There isn’t anyone alive who fought in the Great War.
The war, also known as the First World War, started on 4th August 1914 after different countries took sides following the killing of an Austrian ruler whilst on a visit to Sarajevo in the modern-day country of Bosnia-Herzegovina. The Austrians, and Germany, blamed Russia. Russia was allied with France and Britain. Because Britain was involved, soldiers from New Zealand and Australia came across to fight for the Allies – most famously at Gallipoli on 25th April 1915. Ten percent of New Zealand’s population (100 000 people) went to war.
The last man who fought in the trenches in Europe was the Englishman Harry Patch. He died in 2009 at the age of 111 years old. With him went the last living memory of what happened.
But we do have writing, photographs and art from those who saw first hand what went on one hundred years ago. This is how we can keep the memory alive and remember those who fought from all over the world, giving their lives in the service of their countries. Over 10 million soldiers were killed in the four years of the First World War. That’s over two and a half times the entire population of New Zealand.
Artists and poets who recorded what the Great War was like hoped that their writing and painting would do let people know exactly how horrific war was. Paul Nash was a soldier and painter. He wasn’t allowed to paint dead bodies on the battlefield, and so he painted trees instead and made them represent bodies.
Poets like Wilfred Owen, Siegfried Sassoon and Edward Thomas wrote honestly about what they saw, and used some frightening language to describe the battlefields and the fighting. Many artists and poets since have written about, painted or photographed war from all corners of the globe.
The Great War was terrible, as is every war and conflict. At any given moment there is a war going on somewhere in the world. The First World War needs remembering, but the best way to commemorate war is to not repeat it.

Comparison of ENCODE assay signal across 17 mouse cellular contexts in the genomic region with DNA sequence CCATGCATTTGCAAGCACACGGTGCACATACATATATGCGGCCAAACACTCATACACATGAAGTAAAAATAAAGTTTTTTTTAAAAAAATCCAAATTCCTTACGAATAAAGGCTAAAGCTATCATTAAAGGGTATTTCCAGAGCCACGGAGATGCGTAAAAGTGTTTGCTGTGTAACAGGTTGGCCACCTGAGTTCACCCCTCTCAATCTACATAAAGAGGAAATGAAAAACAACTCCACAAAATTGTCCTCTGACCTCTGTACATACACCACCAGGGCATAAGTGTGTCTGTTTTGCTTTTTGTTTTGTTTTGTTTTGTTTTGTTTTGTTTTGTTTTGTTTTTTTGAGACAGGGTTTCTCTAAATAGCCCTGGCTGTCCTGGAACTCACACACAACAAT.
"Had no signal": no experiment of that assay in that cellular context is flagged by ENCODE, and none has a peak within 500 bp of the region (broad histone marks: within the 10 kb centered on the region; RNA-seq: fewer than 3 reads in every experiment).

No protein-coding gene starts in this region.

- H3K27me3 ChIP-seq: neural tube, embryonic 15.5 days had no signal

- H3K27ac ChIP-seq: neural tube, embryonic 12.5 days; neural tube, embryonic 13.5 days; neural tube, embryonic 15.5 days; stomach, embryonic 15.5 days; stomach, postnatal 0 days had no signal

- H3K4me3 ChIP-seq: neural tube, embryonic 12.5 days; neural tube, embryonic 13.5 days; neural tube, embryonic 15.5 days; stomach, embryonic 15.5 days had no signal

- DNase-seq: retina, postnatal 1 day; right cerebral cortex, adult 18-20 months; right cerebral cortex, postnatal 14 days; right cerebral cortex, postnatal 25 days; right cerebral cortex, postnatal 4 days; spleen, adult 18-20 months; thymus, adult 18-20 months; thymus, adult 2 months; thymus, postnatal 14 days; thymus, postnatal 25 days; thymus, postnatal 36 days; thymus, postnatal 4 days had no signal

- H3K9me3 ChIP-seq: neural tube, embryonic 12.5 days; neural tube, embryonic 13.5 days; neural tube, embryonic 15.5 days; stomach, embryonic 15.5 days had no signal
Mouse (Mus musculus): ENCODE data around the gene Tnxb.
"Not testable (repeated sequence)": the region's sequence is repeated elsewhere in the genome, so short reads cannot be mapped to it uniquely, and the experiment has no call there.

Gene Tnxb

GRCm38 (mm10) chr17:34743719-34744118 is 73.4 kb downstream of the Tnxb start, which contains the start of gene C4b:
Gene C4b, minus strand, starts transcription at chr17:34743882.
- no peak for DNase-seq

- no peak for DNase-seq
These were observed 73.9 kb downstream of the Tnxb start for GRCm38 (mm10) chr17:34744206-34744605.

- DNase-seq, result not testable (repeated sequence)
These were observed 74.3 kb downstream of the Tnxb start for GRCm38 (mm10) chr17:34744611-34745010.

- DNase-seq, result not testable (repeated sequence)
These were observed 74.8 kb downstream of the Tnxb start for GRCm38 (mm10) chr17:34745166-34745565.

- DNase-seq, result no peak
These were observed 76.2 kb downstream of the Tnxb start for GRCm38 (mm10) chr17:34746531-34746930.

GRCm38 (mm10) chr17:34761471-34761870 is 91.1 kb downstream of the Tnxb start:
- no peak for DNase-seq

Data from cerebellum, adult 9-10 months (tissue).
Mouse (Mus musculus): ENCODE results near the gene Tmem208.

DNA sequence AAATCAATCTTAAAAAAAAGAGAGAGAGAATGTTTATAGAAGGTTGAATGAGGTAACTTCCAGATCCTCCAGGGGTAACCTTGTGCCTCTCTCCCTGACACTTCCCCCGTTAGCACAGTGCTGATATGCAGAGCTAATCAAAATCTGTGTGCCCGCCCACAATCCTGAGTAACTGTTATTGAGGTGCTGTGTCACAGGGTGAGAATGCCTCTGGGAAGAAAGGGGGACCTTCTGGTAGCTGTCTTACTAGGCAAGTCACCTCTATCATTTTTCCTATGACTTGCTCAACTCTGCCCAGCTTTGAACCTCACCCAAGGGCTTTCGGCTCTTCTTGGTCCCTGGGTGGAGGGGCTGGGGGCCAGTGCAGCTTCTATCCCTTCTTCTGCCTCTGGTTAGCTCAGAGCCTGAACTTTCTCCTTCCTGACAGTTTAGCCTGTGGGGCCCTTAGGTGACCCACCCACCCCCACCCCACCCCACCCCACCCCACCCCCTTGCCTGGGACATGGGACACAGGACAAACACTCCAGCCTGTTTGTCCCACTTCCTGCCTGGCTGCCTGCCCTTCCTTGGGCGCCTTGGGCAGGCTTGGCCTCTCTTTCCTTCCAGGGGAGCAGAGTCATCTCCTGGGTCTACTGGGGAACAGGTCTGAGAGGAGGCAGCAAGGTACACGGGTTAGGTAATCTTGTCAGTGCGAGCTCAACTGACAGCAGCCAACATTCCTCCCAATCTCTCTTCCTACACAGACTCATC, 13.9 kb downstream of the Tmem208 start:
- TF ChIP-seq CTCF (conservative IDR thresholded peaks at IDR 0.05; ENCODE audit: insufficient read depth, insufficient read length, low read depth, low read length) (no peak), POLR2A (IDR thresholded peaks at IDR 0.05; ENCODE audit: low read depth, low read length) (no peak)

From ‘Ode of Remembrance’ by Lawrence Binyon
They went with songs to the battle, they were young.
Straight of limb, true of eye, steady and aglow.
They were staunch to the end against odds uncounted,
They fell with their faces to the foe.
They shall grow not old, as we that are left grow old:
Age shall not weary them, nor the years condemn.
At the going down of the sun and in the morning,
We will remember them.
Article written by Ben Egerton
[colored_box color=”green”]This is an opinion-based article designed to provoke debate, discussion and further inquiry
amongst your students:[/colored_box]
[colored_box color=”yellow”]Critical Thinking Challenges:
1. Why is important to remember the Great War?
2. “The best way to commemorate war is not to repeat it”. Is that possible? How can wars be avoided? Should wars be avoided?
[colored_box color=”green”]Practical Tasks:
Using the library or internet, look up some of the art of Paul Nash and read some of the war poetry from the poets listed in the article. You might discover other artists, writers and poets whose work you can share with your classmates.